In this age of satellite navigation (GPS), Inertial Reference Systems (IRS), and Flight Management Systems (FMS), why would anyone bother with the fundamentals, right? Wrong! A well educated and trained pilot is still the best asset in any aircraft. Unfortunately, we see a trend in pilot training where the basic science and concepts are increasingly disregarded. Ignoring the best in human nature – intellectual curiosity and the quest for knowledge – and inviting the worst, boredom and the feeling of inferiority, will certainly take its toll sooner or later.
A simple method, rarely ever taught in practice, but found in some older IFR books and FAA materials, can be used to estimate distance and time to NAVAIDs. Why are we “wasting” time here learning this when FAA abandoned it? Well, for the same reasons why we practice stalls, Chandelles, Lazy 8s, and other “useless” maneuvers that never find place in daily flight operations. The understanding of the fundamental concepts in IFR navigation is the root for all other advanced applications.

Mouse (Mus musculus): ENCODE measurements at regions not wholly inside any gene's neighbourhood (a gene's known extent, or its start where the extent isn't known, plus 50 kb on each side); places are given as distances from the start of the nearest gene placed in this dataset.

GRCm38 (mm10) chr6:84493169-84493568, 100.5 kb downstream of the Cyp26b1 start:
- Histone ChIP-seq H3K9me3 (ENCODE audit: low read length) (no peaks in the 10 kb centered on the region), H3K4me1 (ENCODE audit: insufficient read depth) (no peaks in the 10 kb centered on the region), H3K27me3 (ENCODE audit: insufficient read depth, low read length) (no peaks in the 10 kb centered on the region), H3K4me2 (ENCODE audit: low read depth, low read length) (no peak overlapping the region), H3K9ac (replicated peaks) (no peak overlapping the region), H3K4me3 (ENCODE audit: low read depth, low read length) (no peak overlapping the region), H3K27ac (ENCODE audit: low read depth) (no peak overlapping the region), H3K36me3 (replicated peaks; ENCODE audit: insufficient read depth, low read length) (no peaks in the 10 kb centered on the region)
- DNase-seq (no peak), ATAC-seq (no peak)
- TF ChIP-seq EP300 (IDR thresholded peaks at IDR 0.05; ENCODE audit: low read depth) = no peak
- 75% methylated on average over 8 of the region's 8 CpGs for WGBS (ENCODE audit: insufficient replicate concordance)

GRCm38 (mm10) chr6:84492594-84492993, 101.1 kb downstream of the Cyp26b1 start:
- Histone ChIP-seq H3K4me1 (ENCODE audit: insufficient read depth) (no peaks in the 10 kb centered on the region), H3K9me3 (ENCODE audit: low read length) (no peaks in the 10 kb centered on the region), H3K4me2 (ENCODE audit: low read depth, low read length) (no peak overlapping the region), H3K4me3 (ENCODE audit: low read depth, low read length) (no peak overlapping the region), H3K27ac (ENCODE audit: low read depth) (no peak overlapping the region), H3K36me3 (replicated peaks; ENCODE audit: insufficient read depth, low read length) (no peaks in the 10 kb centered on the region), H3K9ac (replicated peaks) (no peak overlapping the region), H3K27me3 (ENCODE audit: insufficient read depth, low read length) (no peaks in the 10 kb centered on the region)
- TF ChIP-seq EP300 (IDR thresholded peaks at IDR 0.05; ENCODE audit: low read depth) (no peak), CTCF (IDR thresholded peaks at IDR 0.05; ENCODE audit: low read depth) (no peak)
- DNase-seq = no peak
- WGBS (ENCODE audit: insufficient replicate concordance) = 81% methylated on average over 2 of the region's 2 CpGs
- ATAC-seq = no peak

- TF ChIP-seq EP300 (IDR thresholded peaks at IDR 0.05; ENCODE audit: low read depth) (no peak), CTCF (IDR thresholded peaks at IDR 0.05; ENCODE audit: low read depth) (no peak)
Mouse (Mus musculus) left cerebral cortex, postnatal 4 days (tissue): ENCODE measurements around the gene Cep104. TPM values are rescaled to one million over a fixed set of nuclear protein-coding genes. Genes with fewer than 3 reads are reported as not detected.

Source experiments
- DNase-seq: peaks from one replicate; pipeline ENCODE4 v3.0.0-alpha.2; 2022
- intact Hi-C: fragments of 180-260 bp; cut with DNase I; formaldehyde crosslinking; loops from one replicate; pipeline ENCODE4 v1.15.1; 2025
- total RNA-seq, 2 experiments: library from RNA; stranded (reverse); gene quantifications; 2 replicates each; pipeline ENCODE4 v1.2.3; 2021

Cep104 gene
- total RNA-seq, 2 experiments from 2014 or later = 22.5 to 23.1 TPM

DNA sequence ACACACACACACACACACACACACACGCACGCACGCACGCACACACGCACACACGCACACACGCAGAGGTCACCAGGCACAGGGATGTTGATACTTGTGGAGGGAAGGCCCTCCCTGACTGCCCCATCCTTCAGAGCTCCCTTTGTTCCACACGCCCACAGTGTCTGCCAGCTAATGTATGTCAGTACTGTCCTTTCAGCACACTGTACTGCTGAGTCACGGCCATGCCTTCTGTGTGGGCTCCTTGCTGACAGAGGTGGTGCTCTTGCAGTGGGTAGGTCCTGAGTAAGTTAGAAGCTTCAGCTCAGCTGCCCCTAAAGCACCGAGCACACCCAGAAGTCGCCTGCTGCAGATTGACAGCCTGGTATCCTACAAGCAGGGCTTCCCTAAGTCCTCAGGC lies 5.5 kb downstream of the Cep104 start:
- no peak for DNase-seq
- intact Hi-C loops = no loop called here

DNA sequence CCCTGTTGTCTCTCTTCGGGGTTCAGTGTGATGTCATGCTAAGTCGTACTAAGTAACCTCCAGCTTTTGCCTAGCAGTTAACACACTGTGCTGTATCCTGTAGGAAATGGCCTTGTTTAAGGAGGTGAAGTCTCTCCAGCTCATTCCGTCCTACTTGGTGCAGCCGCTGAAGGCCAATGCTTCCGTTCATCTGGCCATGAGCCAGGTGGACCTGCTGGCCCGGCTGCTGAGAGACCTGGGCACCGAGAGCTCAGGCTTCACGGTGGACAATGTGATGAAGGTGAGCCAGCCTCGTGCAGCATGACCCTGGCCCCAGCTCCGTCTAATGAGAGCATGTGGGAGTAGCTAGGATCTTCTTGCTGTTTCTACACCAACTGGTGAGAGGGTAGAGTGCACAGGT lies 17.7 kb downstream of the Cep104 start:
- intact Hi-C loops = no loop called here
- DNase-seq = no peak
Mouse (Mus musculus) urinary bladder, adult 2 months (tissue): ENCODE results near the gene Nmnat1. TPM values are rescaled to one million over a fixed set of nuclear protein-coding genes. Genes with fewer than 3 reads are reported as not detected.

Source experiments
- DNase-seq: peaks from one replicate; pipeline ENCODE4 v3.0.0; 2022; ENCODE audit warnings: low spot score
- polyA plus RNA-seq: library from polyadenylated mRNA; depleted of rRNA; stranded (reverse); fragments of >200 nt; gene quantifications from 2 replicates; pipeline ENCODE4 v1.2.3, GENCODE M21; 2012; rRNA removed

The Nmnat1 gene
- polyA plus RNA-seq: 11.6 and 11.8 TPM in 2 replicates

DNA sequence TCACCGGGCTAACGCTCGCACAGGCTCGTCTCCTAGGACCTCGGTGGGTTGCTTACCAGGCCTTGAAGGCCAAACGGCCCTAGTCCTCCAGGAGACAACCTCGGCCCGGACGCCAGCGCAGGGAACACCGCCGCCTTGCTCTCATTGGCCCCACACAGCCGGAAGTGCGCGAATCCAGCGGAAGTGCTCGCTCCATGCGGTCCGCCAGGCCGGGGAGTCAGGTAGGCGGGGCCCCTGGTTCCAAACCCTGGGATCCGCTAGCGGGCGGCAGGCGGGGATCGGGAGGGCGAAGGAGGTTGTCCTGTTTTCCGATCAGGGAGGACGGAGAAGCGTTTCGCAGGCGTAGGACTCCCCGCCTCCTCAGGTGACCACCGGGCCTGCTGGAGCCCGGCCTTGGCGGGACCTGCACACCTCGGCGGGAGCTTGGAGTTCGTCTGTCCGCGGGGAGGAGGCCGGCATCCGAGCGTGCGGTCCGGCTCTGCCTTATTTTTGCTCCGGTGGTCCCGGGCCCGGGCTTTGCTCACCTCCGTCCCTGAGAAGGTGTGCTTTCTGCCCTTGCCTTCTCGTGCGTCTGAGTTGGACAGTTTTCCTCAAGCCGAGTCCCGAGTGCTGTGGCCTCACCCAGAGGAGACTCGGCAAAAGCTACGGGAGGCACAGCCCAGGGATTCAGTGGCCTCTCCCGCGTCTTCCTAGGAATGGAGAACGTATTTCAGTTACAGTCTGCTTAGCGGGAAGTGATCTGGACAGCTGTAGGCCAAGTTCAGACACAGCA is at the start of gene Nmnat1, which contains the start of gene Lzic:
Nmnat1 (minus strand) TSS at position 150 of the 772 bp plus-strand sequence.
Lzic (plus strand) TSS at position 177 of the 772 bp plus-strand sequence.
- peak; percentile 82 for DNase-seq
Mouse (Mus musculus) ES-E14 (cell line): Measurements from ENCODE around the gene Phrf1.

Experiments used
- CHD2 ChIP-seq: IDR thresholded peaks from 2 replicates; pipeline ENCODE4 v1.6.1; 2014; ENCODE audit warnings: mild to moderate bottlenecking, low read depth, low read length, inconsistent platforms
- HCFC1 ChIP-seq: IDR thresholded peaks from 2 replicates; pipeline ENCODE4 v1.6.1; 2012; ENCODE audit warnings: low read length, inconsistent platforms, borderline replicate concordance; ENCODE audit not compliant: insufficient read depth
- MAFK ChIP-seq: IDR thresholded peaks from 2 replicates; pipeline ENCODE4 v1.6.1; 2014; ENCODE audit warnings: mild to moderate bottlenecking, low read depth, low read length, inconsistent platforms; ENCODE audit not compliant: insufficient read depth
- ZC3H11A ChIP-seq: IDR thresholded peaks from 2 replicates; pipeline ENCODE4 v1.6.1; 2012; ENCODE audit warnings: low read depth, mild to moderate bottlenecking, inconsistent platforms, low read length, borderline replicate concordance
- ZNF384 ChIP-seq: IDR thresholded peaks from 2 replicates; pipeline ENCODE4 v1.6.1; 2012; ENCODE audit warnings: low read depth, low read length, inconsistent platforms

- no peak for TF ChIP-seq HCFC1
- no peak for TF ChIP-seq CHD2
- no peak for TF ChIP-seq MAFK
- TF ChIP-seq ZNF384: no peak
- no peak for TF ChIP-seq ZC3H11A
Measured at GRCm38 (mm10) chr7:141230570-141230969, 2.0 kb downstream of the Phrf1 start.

Midwest Flyer Magazine
Daidzic, N. E. (2008). Time-distance-speed-angle problem. Midwest Flyer Magazine, 31(1), 47-48.
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